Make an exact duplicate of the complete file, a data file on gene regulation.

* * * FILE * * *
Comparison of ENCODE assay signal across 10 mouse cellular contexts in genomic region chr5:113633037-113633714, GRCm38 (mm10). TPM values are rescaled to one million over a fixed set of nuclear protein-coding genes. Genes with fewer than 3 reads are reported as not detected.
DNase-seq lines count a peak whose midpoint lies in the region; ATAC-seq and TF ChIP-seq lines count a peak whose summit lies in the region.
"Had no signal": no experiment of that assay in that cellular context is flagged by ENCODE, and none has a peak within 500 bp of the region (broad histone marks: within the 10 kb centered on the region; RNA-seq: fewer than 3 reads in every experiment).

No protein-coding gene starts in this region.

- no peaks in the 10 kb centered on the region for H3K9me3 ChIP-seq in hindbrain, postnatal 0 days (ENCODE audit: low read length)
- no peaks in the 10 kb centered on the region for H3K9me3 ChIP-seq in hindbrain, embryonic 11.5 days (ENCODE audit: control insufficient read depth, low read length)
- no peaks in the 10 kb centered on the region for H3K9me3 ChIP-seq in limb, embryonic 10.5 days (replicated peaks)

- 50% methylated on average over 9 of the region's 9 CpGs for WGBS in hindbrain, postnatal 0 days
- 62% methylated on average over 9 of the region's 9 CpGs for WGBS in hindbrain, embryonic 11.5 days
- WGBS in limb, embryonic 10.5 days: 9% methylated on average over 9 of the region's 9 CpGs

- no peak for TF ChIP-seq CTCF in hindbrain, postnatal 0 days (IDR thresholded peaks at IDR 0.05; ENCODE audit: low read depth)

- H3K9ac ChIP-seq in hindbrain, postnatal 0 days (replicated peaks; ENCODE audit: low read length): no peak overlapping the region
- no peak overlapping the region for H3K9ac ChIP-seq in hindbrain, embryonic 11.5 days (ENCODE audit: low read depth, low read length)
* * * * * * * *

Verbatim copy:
Comparison of ENCODE assay signal across 10 mouse cellular contexts in genomic region chr5:113633037-113633714, GRCm38 (mm10). TPM values are rescaled to one million over a fixed set of nuclear protein-coding genes. Genes with fewer than 3 reads are reported as not detected.
DNase-seq lines count a peak whose midpoint lies in the region; ATAC-seq and TF ChIP-seq lines count a peak whose summit lies in the region.
"Had no signal": no experiment of that assay in that cellular context is flagged by ENCODE, and none has a peak within 500 bp of the region (broad histone marks: within the 10 kb centered on the region; RNA-seq: fewer than 3 reads in every experiment).

No protein-coding gene starts in this region.

- no peaks in the 10 kb centered on the region for H3K9me3 ChIP-seq in hindbrain, postnatal 0 days (ENCODE audit: low read length)
- no peaks in the 10 kb centered on the region for H3K9me3 ChIP-seq in hindbrain, embryonic 11.5 days (ENCODE audit: control insufficient read depth, low read length)
- no peaks in the 10 kb centered on the region for H3K9me3 ChIP-seq in limb, embryonic 10.5 days (replicated peaks)

- 50% methylated on average over 9 of the region's 9 CpGs for WGBS in hindbrain, postnatal 0 days
- 62% methylated on average over 9 of the region's 9 CpGs for WGBS in hindbrain, embryonic 11.5 days
- WGBS in limb, embryonic 10.5 days: 9% methylated on average over 9 of the region's 9 CpGs

- no peak for TF ChIP-seq CTCF in hindbrain, postnatal 0 days (IDR thresholded peaks at IDR 0.05; ENCODE audit: low read depth)

- H3K9ac ChIP-seq in hindbrain, postnatal 0 days (replicated peaks; ENCODE audit: low read length): no peak overlapping the region
- no peak overlapping the region for H3K9ac ChIP-seq in hindbrain, embryonic 11.5 days (ENCODE audit: low read depth, low read length)